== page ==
The United Nations General Assembly approved a 37-nation resolution denouncing "the continued refusal" of the U.S.S.R. and Hungary to cooperate with the UN Special Commission on Hungary.

Politics and government
Economist Paul Delouvrier was named to replace General Raoul Salan as French Prime Minister Charles de Gaulle's designate-general in Algeria, ending the French Army's military rule in the territory.

The Cuban government of President Fulgencio Batista again extended for 45 days the national state of emergency.

Ed Lubanski of Detroit won the men's world championship in Chicago, with first prize money of $5,000.

50 years ago

On television tonight
Dragnet 1969, on NBC
Tonight's episode: Internal Affairs: DR-20

Died on this date
Tallulah Bankhead, 66
. U.S. actress. After an unsuccessful attempt at a Broadway career, Miss Bankhead made a name for herself on the London stage in the 1920s. Returning to America in the early 1930s, she appeared in 13 Broadway productions between 1933-1949, including starring roles in Dark Victory (1934); Rain (1935); Antony and Cleopatra (1937); The Little Foxes (1939); Clash by Night (1941); and Private Lives (1948). Miss Bankhead's best known film role was in Alfred Hitchcock's Lifeboat (1944).

Politics and government
Ernest Manning officially retired as Premier of Alberta after 25 1/2 years as the best Premier the province ever had. He was succeeded by Municipal Affairs Minister Harry Strom, who had been elected leader of the Social Credit Party of Alberta at the party's leadership convention six days earlier.

Italian Prime Minister-designate Mariano Rumor, leader of the Christian Democratic Party, announced the formation of a 20-member centre-left coalition cabinet of Christian Democrats, Socialists, and Republicans, which, he said, would seek reforms to mitigate the student and worker unrest in the country. Mr. Rumor and his cabinet took office the next day.

Dr. Henry K. Beecher of Harvard University Medical School asserted that the best definition of death was based on "irreversible brain death," describing it as "when the individual shows no responsiveness or awareness of any kind, no movement or spontaneous breathing and no reflex activity."

40 years ago

On television tonight
The Paper Chase, on CBS
Tonight's episode: Bell's in Love

Died on this date
Fay Compton, 84
. U.K. actress. Miss Compton, born Virginia Lilian Emmeline Compton-Mackenzie, was a member of a large acting family. She was best known as a stage actress, especially in plays by J.M. Barrie, including the first London production of Mary Rose (1920). Miss Compton's films included Odd Man Out (1947) and Othello (1952).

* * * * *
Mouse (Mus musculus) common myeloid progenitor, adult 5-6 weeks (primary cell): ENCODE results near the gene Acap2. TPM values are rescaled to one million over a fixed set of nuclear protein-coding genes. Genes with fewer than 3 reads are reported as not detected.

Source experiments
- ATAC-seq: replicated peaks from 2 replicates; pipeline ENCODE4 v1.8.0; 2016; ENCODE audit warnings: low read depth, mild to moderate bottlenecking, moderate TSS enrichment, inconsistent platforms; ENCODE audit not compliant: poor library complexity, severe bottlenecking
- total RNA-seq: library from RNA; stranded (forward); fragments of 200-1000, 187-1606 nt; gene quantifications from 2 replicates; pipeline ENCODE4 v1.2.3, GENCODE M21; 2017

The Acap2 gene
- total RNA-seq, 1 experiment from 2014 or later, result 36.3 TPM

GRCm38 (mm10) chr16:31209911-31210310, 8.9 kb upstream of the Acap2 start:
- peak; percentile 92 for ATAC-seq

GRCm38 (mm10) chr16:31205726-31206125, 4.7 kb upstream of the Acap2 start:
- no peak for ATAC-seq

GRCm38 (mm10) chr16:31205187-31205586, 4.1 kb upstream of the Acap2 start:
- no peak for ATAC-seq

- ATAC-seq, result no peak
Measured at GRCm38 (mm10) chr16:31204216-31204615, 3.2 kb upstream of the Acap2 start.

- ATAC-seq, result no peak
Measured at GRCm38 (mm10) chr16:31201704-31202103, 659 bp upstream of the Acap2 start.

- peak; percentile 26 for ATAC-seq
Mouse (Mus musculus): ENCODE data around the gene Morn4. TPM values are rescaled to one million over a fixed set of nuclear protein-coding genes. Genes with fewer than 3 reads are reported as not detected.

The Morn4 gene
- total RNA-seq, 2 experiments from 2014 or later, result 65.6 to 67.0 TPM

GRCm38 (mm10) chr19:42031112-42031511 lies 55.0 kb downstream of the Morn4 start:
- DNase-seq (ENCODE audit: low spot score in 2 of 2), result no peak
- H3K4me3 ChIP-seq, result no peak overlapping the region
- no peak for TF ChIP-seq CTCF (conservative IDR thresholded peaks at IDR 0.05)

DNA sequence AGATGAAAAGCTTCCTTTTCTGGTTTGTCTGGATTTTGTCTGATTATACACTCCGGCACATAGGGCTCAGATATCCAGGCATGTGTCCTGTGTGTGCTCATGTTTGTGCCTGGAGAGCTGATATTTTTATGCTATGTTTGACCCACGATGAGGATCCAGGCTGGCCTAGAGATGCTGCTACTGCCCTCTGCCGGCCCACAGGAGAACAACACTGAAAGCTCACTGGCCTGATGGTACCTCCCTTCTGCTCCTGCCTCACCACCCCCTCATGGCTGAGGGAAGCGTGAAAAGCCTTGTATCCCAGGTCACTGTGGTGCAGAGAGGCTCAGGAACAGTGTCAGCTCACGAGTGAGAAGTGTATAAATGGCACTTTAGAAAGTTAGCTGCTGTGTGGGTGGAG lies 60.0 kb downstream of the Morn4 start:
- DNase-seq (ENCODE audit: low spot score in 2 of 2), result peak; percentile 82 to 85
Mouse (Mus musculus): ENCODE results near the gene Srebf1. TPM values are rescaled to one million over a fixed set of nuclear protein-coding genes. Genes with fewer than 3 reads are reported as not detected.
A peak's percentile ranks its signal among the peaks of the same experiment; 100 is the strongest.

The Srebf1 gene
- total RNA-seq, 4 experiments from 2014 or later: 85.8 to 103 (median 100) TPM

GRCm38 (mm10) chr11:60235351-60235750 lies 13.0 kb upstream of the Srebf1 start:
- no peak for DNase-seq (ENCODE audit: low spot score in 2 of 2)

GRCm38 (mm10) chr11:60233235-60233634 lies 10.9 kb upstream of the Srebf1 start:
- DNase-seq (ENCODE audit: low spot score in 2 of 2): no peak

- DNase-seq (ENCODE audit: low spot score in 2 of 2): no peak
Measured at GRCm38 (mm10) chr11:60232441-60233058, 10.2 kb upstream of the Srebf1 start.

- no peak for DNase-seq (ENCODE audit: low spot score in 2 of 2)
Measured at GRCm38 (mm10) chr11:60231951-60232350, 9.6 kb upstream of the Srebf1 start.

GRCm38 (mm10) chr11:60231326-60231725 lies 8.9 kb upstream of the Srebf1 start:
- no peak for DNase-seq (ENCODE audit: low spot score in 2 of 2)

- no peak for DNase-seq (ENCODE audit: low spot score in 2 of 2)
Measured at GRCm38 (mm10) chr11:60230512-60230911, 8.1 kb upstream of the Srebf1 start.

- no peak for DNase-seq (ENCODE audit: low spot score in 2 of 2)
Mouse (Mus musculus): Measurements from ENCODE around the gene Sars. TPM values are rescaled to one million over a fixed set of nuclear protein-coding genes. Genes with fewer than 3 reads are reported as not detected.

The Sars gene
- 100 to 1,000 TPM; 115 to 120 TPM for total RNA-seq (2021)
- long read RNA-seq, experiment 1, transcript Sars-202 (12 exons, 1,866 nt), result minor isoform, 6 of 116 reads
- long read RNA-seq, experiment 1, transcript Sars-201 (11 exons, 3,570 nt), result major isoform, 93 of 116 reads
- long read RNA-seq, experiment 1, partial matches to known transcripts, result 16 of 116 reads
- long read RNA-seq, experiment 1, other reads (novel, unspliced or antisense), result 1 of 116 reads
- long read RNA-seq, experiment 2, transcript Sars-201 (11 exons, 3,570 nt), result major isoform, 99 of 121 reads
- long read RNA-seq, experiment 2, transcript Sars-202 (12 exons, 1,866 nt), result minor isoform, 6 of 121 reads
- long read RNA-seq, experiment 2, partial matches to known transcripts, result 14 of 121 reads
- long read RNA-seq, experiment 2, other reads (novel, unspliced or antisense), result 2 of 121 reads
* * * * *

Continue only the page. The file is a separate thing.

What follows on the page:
Two days of demonstrations against Shah Mohammed Reza Pahlevi in Isfahan, Iran's second-largest city, concluded with at least 50 people killed and 500 injured.

30 years ago

Hit parade
#1 single in Australia (Australian Music Report): Don't Worry Be Happy--Bobby McFerrin (5th week at #1)

#1 single in Spain (PROMUSICAE): Nothing's Gonna Change My Love For You--Glenn Medeiros (4th week at #1)

The Canadian Football League approved the sale of the Toronto Argonauts from Carling O'Keefe breweries to Harry Ornest. The CFL extended its television broadcasting agreement with the Canadian Football Network through 1990.

35 people were killed and 100 injured in the collision of three trains at Clapham Junction, south London.

Roy McMurtry was appointed Chairman-Chief Executive Officer and Bill Baker President-Chief Operating Officer of the Canadian Football League. CFL game rosters were to consist of 20 non-imports, 14 imports and 2 quarterbacks.

Army 20 Navy 15 @ Veterans Stadium, Philadelphia

25 years ago

Hit parade
#1 single in New Zealand: It Keeps Rainin' (Tears from My Eyes)--Bitty McLean (3rd week at #1)

#1 single in Austria (Ö3): I'd Do Anything for Love (But I Won't Do That)--Meat Loaf (5th week at #1)

#1 single in Switzerland: I'd Do Anything for Love (But I Won't Do That)--Meat Loaf (4th week at #1)

#1 single in Ireland (IRMA): Stay (Faraway, So Close!)--U2 (2nd week at #1)

Died on this date
József Antall, 61